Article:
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December 17, 2004

New Year, New Appearance

Like G at "Thanks for Not Being a Zombie", I'm upgrading and changing the appearance of the blog. I'm still not quite satisfied, but you're witnessing the basic new look for the chutry experiment for 2005. I've been using the black (or chracoal) background for such a long time that I'm still adjusting to the new appearance. There are some line-spacing problems that I need to tweak, but otherwise I'm relatively happy with the new look (mostly a default template from Moveable Type). I'm finding the width of the sidebar to be a little narrow, but that could be a problem with my monitor and browser only. Let me know if anything needs to be fixed.

I'm hoping that the white background will make it easier for me to use (or at least understand) the blog as a space for working through some of my academic research and that it will simply make my blog easier to read. I've been relatively focused on wrapping up the semester and preparing for MLA interviews, so haven't had time to write as much as I would like here. Like many of us, I'm also still reeling a little from the election, and while I've attempted to write several blog entries about the election, moral values, or complaints to the FCC about the Opening Ceremony of the Olympics, but the entries don't seem to be doing what I want them to. In part, I'm trying to rethink my own understanding of the relationship between politics and popular culture, and I'm not sure that I'm satisfied with the language I've been using to describe that relationship.

Posted by chuck at December 17, 2004 6:31 PM

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I like the new pallette. It's easier to read, and less pensive seeming.

Posted by: weez at December 17, 2004 7:46 PM

Thanks, weez. I had been told that readability was a problem, and I'm glad it's easier to read now. I may go with a slightly darker font for the entire blog and make the links a little darker, too.

Why do you read it as "less pensive," or why did the other seem "more pensive"?

Posted by: chuck at December 17, 2004 8:46 PM

I think it will take a while for the new look to settle in with me. Of course, it is an experiment!

Of the political situation, focus on what’s coming up: Georgia Legislative session, Social Security and numerous Bush gaffes. Forget about the election, unless you are drawing lessons from it for later use. Move on, Doc.

Posted by: Steve at December 17, 2004 9:26 PM

So, yeah, it is a rather drastic shift, but I'm still tweaking. The colors are more washed out than I would like, for sure.

In terms of politics, I'm not sure that I'm reflecting on the election itself as much as how popular culture is functioning in recent configurations of the political. Frank Rich's New York Times essay is the best recent example of what I'm talking about.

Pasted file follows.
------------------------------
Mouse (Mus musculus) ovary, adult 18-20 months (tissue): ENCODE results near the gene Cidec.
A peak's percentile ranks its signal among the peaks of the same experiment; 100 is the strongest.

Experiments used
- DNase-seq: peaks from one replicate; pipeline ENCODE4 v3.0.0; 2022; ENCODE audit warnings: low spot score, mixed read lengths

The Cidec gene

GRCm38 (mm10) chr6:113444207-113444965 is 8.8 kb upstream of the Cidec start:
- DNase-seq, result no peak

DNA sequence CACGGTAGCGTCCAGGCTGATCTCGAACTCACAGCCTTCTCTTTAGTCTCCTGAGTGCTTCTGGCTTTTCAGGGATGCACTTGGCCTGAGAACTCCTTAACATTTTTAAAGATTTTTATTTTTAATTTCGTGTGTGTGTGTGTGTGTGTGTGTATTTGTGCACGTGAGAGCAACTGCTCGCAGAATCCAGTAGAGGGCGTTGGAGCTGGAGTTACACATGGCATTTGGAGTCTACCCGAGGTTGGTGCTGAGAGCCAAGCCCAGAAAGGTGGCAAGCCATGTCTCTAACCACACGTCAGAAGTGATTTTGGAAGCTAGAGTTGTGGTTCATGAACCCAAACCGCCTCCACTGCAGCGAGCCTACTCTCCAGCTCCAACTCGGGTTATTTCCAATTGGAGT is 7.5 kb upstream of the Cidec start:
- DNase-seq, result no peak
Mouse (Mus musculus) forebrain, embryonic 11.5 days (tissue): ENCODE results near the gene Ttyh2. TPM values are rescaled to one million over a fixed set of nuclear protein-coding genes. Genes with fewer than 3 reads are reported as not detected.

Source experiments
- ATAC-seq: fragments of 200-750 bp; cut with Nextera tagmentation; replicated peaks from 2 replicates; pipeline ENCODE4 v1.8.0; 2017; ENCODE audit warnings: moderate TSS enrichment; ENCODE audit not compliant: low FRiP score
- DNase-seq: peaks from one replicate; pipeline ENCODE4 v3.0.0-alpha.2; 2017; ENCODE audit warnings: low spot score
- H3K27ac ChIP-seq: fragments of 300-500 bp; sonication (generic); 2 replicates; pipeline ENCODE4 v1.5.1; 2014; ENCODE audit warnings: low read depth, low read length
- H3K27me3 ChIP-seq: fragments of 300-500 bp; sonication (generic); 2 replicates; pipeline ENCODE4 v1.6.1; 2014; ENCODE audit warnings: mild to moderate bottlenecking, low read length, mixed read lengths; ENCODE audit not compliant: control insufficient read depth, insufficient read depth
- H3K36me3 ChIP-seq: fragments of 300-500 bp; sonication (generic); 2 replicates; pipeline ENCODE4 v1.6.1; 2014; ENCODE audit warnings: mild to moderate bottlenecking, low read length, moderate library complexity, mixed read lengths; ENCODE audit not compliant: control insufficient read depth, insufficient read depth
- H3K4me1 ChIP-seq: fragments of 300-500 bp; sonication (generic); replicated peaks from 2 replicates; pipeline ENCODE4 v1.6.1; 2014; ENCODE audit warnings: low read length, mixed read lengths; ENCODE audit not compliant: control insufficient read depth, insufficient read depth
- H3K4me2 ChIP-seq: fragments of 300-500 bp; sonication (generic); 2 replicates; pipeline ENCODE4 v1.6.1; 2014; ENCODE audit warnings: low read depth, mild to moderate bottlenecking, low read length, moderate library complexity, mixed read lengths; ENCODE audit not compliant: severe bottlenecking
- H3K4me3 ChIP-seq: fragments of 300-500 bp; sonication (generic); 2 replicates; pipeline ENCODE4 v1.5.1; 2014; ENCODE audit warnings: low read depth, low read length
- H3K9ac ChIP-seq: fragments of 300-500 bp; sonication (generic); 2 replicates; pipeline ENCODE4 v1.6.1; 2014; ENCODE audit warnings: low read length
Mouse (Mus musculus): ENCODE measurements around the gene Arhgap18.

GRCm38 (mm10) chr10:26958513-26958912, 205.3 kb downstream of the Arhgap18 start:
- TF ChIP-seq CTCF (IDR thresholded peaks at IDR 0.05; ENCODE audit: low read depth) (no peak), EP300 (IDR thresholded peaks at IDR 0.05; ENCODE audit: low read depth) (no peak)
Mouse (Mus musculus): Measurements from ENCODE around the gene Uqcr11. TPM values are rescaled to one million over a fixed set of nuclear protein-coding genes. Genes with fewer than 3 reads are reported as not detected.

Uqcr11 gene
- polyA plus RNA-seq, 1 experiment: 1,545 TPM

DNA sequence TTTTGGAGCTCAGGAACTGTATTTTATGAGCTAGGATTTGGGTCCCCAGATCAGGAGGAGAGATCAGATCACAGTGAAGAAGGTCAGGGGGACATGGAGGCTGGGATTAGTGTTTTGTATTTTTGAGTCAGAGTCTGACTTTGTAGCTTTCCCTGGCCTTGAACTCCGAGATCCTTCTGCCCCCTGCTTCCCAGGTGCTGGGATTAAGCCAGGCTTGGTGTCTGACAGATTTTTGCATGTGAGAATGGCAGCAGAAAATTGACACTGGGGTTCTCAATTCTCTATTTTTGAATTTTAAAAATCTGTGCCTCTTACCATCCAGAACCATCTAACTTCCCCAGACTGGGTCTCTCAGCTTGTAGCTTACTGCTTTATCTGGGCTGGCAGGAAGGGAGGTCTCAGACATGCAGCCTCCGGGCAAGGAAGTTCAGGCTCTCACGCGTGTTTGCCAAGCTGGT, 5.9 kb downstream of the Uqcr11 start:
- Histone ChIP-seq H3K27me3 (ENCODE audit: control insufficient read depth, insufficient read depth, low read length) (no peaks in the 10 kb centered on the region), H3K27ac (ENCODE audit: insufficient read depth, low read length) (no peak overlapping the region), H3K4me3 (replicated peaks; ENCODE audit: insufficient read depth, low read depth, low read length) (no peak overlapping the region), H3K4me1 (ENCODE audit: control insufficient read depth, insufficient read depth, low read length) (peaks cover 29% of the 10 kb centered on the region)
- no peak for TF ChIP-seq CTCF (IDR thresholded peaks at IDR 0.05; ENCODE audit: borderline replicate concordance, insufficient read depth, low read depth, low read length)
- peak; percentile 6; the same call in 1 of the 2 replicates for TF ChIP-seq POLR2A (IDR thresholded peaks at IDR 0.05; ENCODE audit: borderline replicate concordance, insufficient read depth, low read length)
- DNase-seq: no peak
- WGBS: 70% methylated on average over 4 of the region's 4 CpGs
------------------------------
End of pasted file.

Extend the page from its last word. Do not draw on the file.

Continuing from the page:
In the essay, he discusses the ways in which Christians have characterized themselves as "victims" of a small minority due to the way in which Christmas is being represented or discussed in public schools, on television, etc. It's not really about the election as much as about the intersections between the political, narrowly defined, and popular culture.

Posted by: Chuck [TypeKey Profile Page] at December 17, 2004 9:41 PM

Did you say white background? It's showing up as charcoal on my computer (a Mac, running Firefox). Maybe I missed something?

Posted by: New Kid on the Hallway at December 17, 2004 11:04 PM

Weird. I wonder if that's what Jonathan was talking about in his post. I don't have a Mac or Firefox (yes, I'm a bad cybercitizen), so I'll have to try to figure something out. What color is the font?

Update: Okay, apparently there is a bug that's causing my blog to show up differently in Firefox. I've been doing some digging, but these changes may take a while.

Posted by: chuck at December 17, 2004 11:08 PM

I have been hanging out at Hulaballo lately- I like itty bitty blogs better than big-uns, but usually have a favorite rotating between Hulaballo, Kos or Atrios and I read an entry about the Rich piece at Hulaballo.

I have trouble understanding the victim mentality among the high preacher Christians, seeing as how they hold enormous influence. A former friend of mine is among them. When we used to converse, he was always moaning to me about “persecution” until (towards the end of the friendship) I confronted him with the fact that his interest group was probably the most powerful in the country. He didn’t have an answer.

Posted by: Steve at December 18, 2004 5:39 AM

I know from experience that many of the fundamentalists I grew up with do have that fear of "persecution," and even someone like Falwell can turn a 10% minority (few of whom hold public office, although they might make a few movies) into persecutors.

I think my beef with the Rich piece is that he implies this claim of "victimization" is merely a part of a power grab on the part of fundamentalists, that it's not entirely sincere, but my suspicion is that it's perfectly sincere even when that "interest group" is one of the most powerful in the country (and even when someone like Falwell acknowledges that).

Posted by: Chuck [TypeKey Profile Page] at December 18, 2004 11:52 AM

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